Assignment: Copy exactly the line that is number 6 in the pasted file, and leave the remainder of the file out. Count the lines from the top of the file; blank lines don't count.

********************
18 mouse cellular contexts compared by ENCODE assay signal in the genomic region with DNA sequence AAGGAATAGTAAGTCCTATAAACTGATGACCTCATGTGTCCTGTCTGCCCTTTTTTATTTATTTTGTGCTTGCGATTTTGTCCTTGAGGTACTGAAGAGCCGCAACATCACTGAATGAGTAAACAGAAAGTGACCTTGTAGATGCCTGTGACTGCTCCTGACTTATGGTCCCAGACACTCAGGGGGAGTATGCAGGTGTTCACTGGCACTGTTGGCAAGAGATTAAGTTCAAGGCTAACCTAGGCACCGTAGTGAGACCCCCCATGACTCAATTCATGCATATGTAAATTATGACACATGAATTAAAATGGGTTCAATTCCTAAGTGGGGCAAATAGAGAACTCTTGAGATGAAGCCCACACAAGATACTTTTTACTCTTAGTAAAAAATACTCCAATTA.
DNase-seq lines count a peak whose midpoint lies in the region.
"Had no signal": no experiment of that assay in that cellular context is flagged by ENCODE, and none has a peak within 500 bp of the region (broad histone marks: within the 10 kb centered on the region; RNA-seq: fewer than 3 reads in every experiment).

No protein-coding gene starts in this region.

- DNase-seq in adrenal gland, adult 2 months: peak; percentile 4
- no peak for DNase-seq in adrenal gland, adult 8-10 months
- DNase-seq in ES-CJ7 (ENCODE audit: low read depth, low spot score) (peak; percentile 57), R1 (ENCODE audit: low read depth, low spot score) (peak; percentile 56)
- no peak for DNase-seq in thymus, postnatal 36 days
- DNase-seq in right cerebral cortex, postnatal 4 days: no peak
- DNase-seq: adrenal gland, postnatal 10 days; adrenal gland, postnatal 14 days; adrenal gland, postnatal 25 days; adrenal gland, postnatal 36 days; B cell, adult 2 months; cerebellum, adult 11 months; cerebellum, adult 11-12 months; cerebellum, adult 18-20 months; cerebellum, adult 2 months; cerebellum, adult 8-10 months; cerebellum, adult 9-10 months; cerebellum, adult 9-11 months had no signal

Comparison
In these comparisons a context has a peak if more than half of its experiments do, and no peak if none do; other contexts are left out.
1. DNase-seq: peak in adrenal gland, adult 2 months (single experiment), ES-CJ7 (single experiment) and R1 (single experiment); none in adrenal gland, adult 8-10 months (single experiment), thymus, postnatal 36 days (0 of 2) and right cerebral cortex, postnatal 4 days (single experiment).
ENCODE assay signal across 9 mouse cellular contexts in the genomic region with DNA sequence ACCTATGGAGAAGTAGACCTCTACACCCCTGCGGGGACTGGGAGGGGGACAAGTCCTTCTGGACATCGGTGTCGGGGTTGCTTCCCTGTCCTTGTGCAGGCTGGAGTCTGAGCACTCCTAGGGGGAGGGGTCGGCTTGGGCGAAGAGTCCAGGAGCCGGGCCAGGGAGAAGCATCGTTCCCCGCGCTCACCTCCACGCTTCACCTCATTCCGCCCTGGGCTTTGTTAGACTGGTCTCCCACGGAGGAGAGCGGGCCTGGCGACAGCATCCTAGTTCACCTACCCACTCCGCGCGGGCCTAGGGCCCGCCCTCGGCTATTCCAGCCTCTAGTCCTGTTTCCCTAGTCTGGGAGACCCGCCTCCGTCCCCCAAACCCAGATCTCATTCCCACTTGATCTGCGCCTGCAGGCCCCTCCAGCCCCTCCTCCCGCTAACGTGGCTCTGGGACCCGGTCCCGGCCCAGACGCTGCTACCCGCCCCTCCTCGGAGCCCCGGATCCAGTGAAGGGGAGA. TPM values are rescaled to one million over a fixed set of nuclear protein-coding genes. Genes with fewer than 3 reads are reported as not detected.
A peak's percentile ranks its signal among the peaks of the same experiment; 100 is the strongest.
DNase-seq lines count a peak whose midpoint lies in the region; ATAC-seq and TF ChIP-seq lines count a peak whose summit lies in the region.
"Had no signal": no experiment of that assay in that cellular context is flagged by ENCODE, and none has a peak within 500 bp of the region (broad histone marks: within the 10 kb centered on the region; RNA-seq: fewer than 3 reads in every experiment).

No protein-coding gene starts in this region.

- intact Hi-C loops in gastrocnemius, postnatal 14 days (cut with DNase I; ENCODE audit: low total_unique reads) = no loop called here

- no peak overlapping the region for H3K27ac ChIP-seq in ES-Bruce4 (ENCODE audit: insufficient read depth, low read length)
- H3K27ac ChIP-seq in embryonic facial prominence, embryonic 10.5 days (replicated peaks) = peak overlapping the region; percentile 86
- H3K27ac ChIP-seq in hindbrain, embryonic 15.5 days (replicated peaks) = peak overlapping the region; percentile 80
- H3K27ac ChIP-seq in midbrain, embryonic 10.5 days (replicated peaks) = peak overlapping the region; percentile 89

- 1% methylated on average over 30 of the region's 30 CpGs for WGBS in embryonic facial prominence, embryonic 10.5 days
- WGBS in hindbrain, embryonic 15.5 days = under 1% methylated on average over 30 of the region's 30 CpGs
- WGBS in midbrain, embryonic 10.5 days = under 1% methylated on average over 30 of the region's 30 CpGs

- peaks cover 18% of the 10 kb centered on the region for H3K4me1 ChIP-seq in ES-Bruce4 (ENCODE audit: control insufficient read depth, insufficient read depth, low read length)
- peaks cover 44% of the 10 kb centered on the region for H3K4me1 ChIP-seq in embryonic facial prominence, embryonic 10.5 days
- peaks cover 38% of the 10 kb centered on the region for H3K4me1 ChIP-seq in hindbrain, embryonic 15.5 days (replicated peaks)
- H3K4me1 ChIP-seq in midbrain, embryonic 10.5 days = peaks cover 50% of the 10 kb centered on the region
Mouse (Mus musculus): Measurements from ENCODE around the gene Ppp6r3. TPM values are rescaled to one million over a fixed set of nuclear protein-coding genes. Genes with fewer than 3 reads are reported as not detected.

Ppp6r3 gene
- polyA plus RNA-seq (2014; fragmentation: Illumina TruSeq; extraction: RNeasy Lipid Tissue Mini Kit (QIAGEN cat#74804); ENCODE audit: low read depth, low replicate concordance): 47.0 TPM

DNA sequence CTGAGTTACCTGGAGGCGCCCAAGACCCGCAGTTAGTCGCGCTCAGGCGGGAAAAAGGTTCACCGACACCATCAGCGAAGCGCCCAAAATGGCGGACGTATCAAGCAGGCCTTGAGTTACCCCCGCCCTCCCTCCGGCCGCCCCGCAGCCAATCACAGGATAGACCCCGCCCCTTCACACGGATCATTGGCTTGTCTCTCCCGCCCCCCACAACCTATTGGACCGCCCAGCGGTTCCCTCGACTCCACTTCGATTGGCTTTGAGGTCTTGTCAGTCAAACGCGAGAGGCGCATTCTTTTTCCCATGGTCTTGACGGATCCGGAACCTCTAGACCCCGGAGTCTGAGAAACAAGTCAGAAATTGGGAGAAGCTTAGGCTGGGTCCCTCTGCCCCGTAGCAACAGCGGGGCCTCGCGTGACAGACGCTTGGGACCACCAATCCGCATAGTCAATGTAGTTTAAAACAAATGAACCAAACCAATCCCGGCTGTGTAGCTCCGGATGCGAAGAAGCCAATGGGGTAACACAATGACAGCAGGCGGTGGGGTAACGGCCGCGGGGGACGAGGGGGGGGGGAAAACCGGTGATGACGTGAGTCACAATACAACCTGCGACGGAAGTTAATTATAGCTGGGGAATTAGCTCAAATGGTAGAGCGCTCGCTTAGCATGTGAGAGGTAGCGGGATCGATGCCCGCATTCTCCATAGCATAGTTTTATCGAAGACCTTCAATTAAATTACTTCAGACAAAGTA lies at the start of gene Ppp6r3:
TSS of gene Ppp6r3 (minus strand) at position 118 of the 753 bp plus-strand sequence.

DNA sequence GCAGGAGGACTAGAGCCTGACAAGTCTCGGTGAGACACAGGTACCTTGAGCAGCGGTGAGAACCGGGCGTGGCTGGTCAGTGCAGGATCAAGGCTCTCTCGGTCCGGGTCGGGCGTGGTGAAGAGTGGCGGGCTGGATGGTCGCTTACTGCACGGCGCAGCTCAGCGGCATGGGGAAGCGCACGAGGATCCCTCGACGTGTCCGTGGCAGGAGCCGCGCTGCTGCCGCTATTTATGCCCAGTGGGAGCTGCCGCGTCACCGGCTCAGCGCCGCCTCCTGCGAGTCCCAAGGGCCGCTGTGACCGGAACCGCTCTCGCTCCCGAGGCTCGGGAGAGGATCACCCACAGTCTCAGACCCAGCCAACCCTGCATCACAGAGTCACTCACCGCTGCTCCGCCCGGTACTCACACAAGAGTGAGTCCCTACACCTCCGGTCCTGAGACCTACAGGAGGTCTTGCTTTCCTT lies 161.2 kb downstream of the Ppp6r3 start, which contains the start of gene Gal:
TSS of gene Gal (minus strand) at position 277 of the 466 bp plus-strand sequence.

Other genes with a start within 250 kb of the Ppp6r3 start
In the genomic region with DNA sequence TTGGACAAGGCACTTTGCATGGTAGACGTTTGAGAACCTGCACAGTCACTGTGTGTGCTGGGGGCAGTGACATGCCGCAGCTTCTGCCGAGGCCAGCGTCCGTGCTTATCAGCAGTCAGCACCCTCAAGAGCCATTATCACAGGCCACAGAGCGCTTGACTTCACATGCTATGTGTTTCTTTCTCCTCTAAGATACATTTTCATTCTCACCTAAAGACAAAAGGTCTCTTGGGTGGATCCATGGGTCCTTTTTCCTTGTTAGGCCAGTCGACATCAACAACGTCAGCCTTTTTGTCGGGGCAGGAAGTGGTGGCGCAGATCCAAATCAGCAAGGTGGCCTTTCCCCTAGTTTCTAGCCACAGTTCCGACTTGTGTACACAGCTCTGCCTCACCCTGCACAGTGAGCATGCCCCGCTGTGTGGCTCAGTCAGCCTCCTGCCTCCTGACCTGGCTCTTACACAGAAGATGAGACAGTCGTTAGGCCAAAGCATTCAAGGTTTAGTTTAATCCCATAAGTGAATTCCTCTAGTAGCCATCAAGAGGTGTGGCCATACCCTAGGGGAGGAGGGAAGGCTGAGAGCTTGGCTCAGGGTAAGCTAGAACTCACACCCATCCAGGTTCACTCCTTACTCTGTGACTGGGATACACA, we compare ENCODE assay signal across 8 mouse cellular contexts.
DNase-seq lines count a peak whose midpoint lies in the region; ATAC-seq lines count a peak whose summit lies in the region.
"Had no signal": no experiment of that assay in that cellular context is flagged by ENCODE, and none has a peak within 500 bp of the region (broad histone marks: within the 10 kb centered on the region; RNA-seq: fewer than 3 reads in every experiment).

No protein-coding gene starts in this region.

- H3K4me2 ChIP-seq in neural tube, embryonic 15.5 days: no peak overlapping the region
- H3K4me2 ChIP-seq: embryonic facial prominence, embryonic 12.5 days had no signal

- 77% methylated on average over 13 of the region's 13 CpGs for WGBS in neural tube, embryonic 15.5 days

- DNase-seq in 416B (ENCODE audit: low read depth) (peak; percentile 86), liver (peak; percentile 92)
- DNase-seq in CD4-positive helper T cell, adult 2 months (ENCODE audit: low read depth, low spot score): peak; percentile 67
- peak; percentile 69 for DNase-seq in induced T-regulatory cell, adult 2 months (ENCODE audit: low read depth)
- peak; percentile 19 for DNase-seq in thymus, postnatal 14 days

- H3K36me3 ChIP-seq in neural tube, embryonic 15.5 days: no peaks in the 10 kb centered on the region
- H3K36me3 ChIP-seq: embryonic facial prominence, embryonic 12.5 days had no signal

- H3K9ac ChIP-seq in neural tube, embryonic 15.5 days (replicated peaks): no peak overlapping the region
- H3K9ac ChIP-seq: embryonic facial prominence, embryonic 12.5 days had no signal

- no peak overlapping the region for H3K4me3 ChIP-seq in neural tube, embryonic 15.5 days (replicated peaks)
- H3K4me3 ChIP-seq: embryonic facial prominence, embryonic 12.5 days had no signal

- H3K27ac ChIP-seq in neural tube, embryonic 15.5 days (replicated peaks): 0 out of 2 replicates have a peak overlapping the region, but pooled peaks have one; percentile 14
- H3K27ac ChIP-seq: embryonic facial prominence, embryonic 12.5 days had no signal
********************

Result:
- no peak for DNase-seq in adrenal gland, adult 8-10 months